Elkay had asked to be left alone, but clearly whoever was at the door was ignoring that order. Ever since the… event… Elkay had been keeping to himself, letting his Vice General do anything that required face to face activities. The calls from the media and from… angrier Rethavok to reveal everything about himself were simply too much for Elkay right now.
The door creaked open and whoever it was let themselves in despite his guards’ protests. It was a familiar face. Not an assassin, at least.
“How you doing, General Elkay?” Arkadin asked as he closed the door behind him then inspected the room. The Lord of Death had always considered himself a somewhat humble being, but the High General of the Retha, a pretty powerful being by mortal standards, seemed to live as humble a life as possible. This was Elkay’s main home area and it was just a basic studio apartment.
“Not great…” Elkay finally replied. He clearly did not want Arkadin around, but they both knew he couldn’t just tell him to leave.
“They’re suddenly really angry at you, aren’t they?”
Elkay sat down on his bed in the corner. “Yes. They are. I do not understand why. I did the right thing, I protected Ver and everyone else in the room, yet I am an evil monster no longer fit to serve. But what if I had let Ver die? I probably would have had vok begging me to resign anyway because I didn’t do enough to protect him! I cannot win!”
Arkadin simply shrugged. “Do you mind if I sit down next to you?”
The High General didn’t answer. Arkadin shrugged again, then sat on the bed but as far away from Elkay as possible.
“I do not understand. Do I not do enough?”
“It’s not that. It’s not that at all…” The Lord of Death shifted his weight awkwardly. “I get how you feel, I really do. You just want to do your best but not everyone else sees things the way you do.”
“But they do not.”
“No, they don’t…”
Elkay tutted, then laid back on his bed. Arkadin tried not to look at him. Something was off about this particular Rethan.
“So… where did you learn your powers?” Arkadin finally asked. “I know that Rethavok do have a telepathic sense that can cross over into…”
“I apologise, Lord of Death, but I do not want to talk about it…”
“Fair enough…” Arkadin fell silent, then asked another question. “Are you lonely?”
“Why do you ask?” Elkay looked up at the Thantophor.
“Ver says you have no real friends, only allies.”
“Ver should keep his beak out of my business…” Elkay growled. “The reason I keep so much about my life secret is because most of it is boring and tedious but the interesting parts are rather dangerous, and I do not want to endanger others any more than I already have…”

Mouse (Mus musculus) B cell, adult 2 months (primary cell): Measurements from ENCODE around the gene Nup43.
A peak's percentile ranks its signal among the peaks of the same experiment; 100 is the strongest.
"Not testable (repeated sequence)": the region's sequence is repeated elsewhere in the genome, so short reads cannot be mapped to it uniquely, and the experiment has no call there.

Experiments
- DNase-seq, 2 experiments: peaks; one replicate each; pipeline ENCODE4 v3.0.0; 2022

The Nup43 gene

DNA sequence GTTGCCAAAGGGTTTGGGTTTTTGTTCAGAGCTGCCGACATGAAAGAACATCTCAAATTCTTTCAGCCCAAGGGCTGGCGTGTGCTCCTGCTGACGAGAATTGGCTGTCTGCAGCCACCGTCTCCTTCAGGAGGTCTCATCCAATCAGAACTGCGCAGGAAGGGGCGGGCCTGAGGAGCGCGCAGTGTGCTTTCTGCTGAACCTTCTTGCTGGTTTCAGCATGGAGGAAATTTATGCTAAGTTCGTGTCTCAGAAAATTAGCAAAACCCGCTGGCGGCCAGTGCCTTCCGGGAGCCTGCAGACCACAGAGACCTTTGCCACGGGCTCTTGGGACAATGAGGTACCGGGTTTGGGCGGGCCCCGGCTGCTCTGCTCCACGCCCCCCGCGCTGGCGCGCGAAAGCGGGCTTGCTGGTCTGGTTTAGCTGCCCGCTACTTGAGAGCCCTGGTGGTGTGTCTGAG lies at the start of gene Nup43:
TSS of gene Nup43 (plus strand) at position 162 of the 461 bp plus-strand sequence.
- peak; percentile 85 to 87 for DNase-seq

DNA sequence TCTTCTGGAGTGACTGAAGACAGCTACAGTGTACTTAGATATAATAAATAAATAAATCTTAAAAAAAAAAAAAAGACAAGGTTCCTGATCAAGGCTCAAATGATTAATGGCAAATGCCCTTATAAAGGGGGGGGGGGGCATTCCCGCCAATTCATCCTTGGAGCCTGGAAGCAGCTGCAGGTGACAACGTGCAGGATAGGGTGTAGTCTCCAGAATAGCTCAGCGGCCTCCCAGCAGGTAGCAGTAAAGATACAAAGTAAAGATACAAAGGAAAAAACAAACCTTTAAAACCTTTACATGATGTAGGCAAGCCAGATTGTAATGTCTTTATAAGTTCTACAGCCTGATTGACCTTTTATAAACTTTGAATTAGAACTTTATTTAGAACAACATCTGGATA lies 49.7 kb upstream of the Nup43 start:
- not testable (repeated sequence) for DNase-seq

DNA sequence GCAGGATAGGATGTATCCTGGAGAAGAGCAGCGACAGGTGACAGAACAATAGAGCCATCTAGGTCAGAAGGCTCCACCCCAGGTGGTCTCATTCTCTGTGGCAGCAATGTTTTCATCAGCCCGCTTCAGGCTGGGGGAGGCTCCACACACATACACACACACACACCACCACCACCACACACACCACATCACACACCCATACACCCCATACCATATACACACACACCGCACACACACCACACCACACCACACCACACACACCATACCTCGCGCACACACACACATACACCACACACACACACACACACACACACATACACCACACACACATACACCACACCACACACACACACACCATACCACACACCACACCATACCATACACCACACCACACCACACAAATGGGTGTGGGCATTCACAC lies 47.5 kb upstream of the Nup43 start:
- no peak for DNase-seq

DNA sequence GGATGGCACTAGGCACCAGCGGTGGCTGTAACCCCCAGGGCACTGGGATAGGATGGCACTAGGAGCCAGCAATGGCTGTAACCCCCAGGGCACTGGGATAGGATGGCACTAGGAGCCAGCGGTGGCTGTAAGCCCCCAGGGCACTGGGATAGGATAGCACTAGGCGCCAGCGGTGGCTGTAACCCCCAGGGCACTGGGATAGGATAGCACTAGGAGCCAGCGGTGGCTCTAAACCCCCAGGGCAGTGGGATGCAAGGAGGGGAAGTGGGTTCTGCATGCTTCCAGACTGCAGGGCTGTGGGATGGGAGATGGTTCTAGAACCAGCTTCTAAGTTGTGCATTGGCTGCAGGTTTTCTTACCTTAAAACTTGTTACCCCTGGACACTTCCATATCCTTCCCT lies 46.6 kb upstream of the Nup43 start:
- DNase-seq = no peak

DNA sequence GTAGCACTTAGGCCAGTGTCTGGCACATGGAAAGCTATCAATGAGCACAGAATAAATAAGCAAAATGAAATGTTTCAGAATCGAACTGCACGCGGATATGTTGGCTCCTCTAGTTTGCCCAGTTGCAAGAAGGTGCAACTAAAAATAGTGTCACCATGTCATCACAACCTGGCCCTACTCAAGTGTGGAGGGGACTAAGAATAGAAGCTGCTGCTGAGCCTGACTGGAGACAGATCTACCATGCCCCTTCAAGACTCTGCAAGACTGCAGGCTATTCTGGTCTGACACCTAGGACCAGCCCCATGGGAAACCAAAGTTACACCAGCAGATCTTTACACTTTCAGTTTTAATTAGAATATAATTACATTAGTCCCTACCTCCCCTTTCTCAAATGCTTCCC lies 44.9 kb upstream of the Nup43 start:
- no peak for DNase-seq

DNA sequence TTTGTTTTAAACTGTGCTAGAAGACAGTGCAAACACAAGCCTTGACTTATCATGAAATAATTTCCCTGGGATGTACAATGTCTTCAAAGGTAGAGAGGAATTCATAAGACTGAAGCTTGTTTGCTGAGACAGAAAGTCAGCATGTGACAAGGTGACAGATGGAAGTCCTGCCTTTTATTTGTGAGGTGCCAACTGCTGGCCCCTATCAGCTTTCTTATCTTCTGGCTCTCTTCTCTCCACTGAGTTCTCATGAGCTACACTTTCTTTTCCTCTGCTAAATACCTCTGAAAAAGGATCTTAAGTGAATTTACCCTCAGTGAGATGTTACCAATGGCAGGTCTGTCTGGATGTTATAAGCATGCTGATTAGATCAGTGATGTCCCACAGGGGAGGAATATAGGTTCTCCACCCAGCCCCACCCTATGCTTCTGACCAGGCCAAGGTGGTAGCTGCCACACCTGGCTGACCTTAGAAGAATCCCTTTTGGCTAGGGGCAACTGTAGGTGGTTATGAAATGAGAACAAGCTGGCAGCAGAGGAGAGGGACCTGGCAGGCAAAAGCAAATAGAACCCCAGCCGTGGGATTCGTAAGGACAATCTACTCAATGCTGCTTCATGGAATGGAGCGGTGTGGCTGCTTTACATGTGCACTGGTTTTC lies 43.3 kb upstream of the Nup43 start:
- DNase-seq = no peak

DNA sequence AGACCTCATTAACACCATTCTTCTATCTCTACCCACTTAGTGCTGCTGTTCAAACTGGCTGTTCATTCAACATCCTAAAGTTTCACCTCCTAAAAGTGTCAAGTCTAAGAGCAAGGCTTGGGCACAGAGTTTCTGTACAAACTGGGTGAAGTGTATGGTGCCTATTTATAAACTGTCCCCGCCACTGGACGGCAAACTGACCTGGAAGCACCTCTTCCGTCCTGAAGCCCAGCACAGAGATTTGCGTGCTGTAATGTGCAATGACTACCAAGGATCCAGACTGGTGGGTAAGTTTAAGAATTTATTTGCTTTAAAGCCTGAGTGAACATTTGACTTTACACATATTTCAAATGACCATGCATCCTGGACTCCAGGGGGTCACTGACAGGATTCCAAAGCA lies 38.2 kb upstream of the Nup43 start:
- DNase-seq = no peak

“Is learning magic from Threans really that-”
Elkay rolled over and off the bed. “Please, Lord Arkadin, do not do this to me! I was dying! I had no choice! They brought me back to health then told me what I really was!”
“And what were you?” Arkadin was smiling slightly. “What is so dangerous about you that you alienate yourself from everyone else?”
“They… they called me a Child of Yisini. A perfect specimen. And that if I ever got close to anyone, if anyone found out the truth, I would be preyed on by everyone… They told me stories of other Children of Yisini, being turned into Temthan baby factories or being trapped in cages and studied by curious Kronospasts…”
The Thantophor frowned as he got up and sat Elkay back on the bed. “I’m sorry…”
“Why are you sorry?”
“Because that is a load of utter bollocks. Everyone’s a child of Yisini. I mean, yeah, Temthans might do that to other Temthans and Kronospasts can be bastards like that, but you know who your mother was and you would have known if it was Yisini in disguise…”
“Well…” Arkadin shrugged. “She would have told literally everyone… Have you really been keeping to yourself for all these years, shunning all friendship out of fear, when you have so much power to protect both yourself and others?”
Elkay took a deep breath, not sure what to say. He felt dumb. As if he had been tricked. “I was scared. I was vulnerable. I… I have been an idiot for so long…”
“You’re not the only one,” Arkadin smiled. “I only recently found out I followed a set of rules separate from those of my siblings. Way stricter rules.”
“Huh… I guess I have a lot more in common with a god than I thought…”
Arkadin sat up and got off the bed, the tone of his voice changing abruptly. “Hm. Seems as much. But I have to go now. If you want though, we can always talk some more, if I come back…”
“Sure, I would like that…” Elkay paused staring at the ceiling. “Wait, what do you mean by ‘if’ you come back?”
After a moment of silence, Elkay sat up. But the Thantophor was nowhere to be seen.